People of all ages admire Colm De Ris pottery. It seems to embody Ireland itself, and everyone who handles a piece finds beauty in his skilful craftmanship. Turning any piece in the light reveals an almost 3D landscape of colour when you look at it closely. But what inspires the man himself?
The striking curves and vivid colours of Colm’s designs draw influence from the pristine ocean coastline of the Wild Atlantic Way. He particularly credits the South and West coasts, and the rich wild landscape of the peat-bogs. Colm says there are “40 shades of green” in his Emerald glaze, echoing the changing colours of the Atlantic Ocean between Ireland and North America!
The Triskele Symbol
Colm’s work also incorporates the legends and symbols found in Old Irish and Celtic mythology.Especially relevant is that Colm considers Ireland’s Newgrange Monument to be “the ultimate form of megalithic art”. (You can find out more about this UNESCO World Heritage site here)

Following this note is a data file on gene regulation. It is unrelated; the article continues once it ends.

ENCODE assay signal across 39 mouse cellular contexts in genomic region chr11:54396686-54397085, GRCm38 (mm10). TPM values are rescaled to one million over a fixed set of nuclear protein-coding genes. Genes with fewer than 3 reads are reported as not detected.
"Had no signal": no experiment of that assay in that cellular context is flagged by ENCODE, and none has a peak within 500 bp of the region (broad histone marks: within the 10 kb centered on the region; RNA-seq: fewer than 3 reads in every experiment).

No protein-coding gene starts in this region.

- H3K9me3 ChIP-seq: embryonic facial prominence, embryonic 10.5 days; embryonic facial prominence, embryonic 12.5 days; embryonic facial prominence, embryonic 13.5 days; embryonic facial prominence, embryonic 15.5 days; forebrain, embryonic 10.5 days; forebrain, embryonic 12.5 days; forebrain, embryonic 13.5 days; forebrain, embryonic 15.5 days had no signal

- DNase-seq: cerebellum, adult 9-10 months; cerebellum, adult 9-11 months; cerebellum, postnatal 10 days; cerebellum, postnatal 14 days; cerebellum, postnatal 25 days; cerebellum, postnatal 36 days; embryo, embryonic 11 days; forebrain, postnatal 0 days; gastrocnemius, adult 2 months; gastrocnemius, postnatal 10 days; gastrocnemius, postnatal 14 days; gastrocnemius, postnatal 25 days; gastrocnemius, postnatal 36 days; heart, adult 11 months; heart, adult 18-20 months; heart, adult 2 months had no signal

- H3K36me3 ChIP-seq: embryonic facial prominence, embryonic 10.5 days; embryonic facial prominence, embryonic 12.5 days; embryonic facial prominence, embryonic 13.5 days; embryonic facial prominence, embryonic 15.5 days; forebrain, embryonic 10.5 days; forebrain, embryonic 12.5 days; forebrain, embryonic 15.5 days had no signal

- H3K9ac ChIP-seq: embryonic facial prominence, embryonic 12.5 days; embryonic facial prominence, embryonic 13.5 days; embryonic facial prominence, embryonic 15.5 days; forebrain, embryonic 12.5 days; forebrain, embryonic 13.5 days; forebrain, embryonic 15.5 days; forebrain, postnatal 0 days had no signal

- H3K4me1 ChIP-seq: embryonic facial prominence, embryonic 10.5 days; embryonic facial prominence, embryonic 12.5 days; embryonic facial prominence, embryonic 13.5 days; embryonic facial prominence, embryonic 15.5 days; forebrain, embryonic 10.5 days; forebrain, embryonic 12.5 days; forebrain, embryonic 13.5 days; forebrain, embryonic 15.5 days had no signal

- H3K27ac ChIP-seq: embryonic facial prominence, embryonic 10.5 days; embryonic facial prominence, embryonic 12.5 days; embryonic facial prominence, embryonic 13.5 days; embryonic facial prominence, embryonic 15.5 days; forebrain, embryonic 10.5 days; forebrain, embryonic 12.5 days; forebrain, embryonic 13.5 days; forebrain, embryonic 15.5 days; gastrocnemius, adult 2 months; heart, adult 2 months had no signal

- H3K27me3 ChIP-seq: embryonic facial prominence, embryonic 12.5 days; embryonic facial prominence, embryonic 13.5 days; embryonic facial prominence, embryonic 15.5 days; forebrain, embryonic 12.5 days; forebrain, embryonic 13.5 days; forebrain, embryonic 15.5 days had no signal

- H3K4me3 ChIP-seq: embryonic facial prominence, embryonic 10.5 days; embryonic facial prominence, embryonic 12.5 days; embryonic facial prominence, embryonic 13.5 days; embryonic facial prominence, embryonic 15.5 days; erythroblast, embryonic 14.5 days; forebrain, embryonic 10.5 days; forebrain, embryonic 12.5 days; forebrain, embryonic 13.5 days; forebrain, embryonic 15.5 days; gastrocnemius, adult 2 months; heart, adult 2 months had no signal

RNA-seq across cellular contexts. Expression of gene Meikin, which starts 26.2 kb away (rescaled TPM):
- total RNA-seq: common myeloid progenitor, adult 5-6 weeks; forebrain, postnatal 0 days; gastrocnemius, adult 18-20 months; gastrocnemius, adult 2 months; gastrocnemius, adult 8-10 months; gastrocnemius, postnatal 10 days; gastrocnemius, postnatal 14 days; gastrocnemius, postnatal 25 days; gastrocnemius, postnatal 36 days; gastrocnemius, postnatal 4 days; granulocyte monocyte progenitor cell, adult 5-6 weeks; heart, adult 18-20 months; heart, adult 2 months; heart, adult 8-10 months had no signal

Consequently, it is no surprise to see him use the triple-spiral “Triskele” emblem in his designs. This 5000-year-old Neolithic glyph represents a familiar Irish / Celtic theme of the “triple-aspect”. This is an early energetic icon of the Maiden, Mother and Grandmother. It later represents the Holy Trinity in Father, Son and Holy Spirit.
You can find a unique Triskele imprint medallion on every example of Colm’s work. Colour crystallises into the grooves of the spirals during firing, so each symbol appears to be slightly different. This ancient, powerful symbol looks so striking on every piece, and represents the continuity of life and love!
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